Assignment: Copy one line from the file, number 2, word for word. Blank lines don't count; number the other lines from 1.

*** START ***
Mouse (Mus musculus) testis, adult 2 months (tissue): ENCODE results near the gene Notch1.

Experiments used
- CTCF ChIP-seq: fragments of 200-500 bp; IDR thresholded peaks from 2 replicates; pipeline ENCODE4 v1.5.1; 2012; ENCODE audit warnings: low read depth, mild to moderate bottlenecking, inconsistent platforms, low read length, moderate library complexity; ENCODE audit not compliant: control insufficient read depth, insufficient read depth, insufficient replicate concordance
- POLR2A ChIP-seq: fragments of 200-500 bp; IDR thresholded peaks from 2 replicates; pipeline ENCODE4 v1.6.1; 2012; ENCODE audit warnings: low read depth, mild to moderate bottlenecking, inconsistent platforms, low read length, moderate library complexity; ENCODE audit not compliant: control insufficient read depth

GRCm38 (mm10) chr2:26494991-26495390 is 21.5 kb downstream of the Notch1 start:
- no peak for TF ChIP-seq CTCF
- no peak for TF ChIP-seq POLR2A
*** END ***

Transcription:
Experiments used